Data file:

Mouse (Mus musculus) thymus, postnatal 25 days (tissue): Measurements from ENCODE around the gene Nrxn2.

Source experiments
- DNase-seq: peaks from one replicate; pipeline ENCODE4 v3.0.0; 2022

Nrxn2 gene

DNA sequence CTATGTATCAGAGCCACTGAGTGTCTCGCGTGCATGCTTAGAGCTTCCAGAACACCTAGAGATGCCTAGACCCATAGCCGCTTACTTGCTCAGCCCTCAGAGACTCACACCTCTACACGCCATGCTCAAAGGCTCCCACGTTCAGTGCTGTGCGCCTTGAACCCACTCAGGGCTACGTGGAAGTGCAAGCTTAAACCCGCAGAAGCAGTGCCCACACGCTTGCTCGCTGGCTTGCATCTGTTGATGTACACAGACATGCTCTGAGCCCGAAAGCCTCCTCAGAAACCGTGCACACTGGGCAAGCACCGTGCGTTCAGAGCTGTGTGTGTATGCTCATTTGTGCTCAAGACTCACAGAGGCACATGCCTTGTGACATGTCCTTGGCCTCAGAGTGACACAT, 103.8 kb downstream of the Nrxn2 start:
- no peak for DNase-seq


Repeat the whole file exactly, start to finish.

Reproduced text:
Mouse (Mus musculus) thymus, postnatal 25 days (tissue): Measurements from ENCODE around the gene Nrxn2.

Source experiments
- DNase-seq: peaks from one replicate; pipeline ENCODE4 v3.0.0; 2022

Nrxn2 gene

DNA sequence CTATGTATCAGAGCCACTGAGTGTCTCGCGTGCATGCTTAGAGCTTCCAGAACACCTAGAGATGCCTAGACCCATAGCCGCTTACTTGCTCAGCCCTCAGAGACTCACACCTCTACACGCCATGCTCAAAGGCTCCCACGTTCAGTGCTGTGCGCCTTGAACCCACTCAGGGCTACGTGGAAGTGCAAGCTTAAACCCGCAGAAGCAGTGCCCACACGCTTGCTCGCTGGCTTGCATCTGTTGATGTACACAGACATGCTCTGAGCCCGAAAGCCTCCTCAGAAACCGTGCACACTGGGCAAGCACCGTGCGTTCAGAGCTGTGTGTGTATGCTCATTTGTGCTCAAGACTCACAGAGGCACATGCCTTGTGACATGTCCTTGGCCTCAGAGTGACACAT, 103.8 kb downstream of the Nrxn2 start:
- no peak for DNase-seq